So I have been looking at building a circuit for a water-powered motor that I have been trying to develop.
After that, I need to do something in particular with it, I need the output to look sort of like AC in the sense that the current switches directions. Let me explain the purpose and the planned additions that I will need to make it happen.
I am trying a concept of a water cell where the water serves essentially as a dielectric in a capacitor. Don't worry about why or how, what makes it happen, but take for granted that I will need relatively high frequency and high voltage AC going through there, or DC pulsed. Now, the point is not to break down the water at this stage, so what I want is simply high voltage positive and negative pulses on the two plates of the "water capacitor" going back and forth as in AC current. I said that the point is not to break down the water, at least not at this stage: that means that current will not "break-through" the dielectric, but the pulses of the electric field, in the form of the potential, or high voltage will constantly change the electric charge of the plates (of the "water capacitor").
So, the high voltage transformer was made to make arcs, and as such does not allow output shorting or a no-load situation. I want that transformer to connect to the water capacitor. Now, a capacitor is a load, but not always, if I understand correctly, and I don't want the pressure to destroy the transformer. As such, right after the transformer before the water capacitor, I was considering adding this resistor
Well, I did some calculations on what the transformer might draw, and I will be using at max 18 watts of power, it just depends on what the high voltage transformer draws.
3V : 6 Watts : 2 Amps
4V : 8 Watts : 2 Amps
3V : 13.5 Watts : 4.5 Amps
4V : 18 Watts : 4.5 Amps
As such, I wanted to have a load present so that undue stress was not put on the high voltage transformer, causing it to no longer function properly, if at all. That load would be the resistor. I did a little extra so that it didn't burn up, and I allowed for the Ohms not to be too high, because I want the high voltage present for the pulses.
Now, there are a few things that bother me about the circuit so far. The high voltage transformer works sort of like an ignition coil from what I understand, but it builds up voltage until it can arc, and does arc. So I feel like that is a steady build-up, and that is ok, and it is not supposed to short to the input of the circuit, so that is even better, however, how would I get that switch of direction present in AC with the present set-up?
Battery(4V 4.5Ah)----[DC, constant flow of this]
High Voltage Generator(20kV 0.9mA (max))----[quick constant electric pressure as output]
Resistor(25Ω 20W)----[max 112.5V loss, still at least 19kV for sure even with other losses]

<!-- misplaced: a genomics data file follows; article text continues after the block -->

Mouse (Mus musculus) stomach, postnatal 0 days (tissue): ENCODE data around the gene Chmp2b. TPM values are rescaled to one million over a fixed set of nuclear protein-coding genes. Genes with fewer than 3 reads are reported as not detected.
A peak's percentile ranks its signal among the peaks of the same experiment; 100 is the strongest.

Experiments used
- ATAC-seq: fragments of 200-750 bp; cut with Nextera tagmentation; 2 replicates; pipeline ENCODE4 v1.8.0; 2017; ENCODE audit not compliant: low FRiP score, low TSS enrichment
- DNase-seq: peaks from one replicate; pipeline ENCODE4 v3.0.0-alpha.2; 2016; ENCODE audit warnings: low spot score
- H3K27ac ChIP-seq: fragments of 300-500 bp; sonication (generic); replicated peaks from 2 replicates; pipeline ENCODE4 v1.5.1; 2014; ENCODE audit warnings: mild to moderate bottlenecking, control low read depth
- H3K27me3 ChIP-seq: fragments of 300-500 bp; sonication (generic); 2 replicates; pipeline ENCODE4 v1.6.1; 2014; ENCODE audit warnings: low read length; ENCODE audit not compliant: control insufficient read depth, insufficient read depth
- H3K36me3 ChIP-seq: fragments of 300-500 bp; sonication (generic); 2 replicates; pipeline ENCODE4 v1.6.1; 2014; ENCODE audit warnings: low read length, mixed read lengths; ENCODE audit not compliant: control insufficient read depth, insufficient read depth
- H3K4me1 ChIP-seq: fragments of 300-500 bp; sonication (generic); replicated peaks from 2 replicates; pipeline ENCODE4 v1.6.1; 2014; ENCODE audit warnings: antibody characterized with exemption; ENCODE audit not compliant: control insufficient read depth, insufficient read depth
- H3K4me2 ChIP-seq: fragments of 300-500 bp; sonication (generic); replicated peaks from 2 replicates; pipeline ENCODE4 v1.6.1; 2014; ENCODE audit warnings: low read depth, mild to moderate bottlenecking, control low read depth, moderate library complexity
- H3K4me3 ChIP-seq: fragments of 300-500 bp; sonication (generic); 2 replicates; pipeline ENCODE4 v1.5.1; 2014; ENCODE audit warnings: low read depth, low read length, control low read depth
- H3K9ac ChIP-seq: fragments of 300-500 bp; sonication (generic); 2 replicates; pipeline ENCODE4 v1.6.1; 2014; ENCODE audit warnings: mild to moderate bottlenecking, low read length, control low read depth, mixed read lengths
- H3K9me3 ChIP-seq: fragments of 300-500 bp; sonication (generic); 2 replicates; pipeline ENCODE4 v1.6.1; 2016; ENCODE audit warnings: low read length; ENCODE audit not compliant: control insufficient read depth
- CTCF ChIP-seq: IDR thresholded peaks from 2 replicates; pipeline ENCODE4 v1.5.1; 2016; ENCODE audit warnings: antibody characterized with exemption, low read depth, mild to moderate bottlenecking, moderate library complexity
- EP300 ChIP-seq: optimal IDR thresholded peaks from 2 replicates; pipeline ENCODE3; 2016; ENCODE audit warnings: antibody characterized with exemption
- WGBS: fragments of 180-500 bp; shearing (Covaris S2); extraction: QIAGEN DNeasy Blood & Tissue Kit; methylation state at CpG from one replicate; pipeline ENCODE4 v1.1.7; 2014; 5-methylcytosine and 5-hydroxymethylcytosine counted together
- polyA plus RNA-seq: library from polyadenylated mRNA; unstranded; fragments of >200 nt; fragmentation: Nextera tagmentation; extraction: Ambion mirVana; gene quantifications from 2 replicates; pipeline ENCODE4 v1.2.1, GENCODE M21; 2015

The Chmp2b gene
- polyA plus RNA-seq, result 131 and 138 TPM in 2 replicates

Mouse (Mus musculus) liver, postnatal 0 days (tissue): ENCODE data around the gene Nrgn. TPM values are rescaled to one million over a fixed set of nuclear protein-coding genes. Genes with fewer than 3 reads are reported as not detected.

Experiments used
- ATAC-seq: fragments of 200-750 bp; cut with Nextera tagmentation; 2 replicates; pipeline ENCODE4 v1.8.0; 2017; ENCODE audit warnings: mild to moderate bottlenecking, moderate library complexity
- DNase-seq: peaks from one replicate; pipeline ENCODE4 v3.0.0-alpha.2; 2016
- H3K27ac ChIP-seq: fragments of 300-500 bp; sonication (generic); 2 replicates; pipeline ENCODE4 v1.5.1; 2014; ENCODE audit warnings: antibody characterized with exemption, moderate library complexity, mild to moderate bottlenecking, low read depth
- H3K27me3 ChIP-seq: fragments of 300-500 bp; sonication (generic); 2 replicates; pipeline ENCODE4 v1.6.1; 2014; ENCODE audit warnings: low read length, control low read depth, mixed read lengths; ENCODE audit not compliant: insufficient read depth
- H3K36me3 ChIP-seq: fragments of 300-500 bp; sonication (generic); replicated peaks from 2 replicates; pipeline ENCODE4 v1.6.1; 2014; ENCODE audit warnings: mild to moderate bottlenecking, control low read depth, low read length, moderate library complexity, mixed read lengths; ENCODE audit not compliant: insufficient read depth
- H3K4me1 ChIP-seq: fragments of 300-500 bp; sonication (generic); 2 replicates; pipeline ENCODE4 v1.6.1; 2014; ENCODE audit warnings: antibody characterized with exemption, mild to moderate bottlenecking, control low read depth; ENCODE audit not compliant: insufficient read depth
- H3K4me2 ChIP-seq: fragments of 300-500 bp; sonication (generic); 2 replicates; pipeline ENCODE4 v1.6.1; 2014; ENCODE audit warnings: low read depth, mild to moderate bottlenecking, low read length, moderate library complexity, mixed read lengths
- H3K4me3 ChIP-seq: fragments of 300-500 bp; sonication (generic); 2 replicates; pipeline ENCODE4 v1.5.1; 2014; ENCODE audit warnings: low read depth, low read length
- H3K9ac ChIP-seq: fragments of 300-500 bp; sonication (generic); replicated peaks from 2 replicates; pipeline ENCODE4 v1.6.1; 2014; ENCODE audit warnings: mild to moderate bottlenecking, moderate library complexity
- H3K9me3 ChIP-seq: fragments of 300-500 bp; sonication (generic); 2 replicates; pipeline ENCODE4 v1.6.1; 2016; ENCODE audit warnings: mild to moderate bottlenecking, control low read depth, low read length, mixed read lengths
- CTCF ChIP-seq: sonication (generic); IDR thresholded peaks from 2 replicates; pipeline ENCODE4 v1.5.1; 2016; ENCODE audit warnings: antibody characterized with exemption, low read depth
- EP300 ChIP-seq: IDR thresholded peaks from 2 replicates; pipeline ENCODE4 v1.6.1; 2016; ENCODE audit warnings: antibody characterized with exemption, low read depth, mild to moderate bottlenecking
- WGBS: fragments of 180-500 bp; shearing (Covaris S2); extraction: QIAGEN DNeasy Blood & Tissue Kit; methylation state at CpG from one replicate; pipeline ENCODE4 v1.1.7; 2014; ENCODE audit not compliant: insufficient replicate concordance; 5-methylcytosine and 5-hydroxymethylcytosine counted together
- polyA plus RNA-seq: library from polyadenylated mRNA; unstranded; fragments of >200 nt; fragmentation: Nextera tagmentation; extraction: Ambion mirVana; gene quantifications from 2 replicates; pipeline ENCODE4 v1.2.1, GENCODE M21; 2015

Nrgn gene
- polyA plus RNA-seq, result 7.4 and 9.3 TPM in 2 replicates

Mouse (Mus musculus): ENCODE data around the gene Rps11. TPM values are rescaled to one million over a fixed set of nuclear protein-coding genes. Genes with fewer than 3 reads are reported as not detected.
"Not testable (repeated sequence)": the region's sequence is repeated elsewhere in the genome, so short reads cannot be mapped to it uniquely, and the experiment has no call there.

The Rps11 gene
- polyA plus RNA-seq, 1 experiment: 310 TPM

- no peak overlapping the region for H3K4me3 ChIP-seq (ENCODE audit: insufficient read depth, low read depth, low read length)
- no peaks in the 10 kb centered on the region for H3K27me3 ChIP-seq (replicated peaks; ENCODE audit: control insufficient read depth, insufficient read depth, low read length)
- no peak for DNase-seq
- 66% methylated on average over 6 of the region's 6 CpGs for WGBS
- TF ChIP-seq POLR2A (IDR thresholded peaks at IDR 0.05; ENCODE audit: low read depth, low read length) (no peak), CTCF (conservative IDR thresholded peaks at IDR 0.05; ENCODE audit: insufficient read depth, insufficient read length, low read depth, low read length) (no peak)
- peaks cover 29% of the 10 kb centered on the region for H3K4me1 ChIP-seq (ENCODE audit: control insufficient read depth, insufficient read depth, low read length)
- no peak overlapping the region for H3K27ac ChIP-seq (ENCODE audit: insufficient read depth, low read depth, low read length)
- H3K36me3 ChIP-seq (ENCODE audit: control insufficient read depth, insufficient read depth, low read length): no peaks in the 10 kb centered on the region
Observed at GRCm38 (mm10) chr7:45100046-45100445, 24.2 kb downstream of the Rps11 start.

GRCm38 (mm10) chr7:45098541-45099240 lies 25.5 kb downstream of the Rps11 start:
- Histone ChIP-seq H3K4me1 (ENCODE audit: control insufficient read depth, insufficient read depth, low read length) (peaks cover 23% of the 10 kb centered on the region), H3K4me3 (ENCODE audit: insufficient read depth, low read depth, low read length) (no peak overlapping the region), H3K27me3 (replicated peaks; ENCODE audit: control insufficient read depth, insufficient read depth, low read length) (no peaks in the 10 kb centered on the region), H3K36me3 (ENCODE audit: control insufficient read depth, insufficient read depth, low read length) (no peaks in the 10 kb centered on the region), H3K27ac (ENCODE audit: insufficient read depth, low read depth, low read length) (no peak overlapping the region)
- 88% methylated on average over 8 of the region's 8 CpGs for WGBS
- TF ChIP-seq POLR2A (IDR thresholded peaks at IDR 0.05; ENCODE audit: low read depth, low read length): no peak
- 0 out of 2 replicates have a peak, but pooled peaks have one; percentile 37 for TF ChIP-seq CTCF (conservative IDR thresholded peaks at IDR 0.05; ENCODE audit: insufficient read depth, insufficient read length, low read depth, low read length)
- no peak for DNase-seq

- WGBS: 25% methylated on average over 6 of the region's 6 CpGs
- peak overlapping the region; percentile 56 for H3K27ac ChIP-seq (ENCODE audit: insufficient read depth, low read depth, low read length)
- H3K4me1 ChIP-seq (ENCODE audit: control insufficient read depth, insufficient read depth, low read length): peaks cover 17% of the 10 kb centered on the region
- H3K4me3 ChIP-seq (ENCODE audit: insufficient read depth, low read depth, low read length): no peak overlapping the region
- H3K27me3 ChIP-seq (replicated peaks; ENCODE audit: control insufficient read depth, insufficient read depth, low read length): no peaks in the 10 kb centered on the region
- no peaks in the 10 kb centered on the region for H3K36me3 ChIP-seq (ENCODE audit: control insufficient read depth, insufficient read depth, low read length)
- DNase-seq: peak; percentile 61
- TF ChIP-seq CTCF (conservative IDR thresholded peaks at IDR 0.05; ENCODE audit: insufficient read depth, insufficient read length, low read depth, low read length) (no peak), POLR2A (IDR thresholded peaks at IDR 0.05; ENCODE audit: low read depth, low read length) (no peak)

Water Capacitor(charging, uncharging cycle for each plate, but no breakdown)
That is it for the set-up. If anyone has improvements that they would like to suggest on my design so far or errors to point out (but please read until the end before you do), feel free to, as well as if anyone can find a high voltage transformer that can get like 3V with no minimum wattage and just milliamps to at least 20kV, that would be great. However, my real questions come now.
If you noticed, the high voltage transformer in the current set-up charges, but has no way of releasing as the water capacitor doesn't have a point where current flows through it, only the pressure build-up. So, I was thinking of a switch before the transformer, looking into different kinds, probably a transistor, because of the wear and speed and automatic factors in consideration. Problem: I don't have any idea how to make one work with a battery and need an automatic switch, preferably not using up a lot of power or requiring a ton of parts. I need help with this.
Also, to go with the switch, I was considering hooking up a normal capacitor after the water capacitor to gain power and, when the switch turns the transformer off, to allow for the flow of electricity to power the other plate of the water capacitor, switching the charge, and create the AC like effect. I have no idea if or how that would work. My thought process is that it will probably charge the second capacitor as well, because it won't be able to get anywhere with the first one. However, how would it charge the second capacitor and if it does, would it be charged with a high voltage low amperage combination or change things a bit to deal with it? Also, I was kind of wondering about the flyback voltage from the second capacitor discharge, and if I would need anything to stop it, outside of the first capacitor, which should absorb it, as the current has switched directions from the perspective of the water capacitor, and the resistor.
As such, this is my current picture of the circuit.
So, as you can see, I have a problem with the switch and with the secondary effect which is so crucial to creating a certain environment inside the water capacitor. Thank you for any help that anyone here can give. I still have much to learn, so please point out any mistakes and I welcome any safety concerns or tips that you might have to give. As I said, I have much to learn and am glad to learn it. Thank you again. I hope you all have a good day.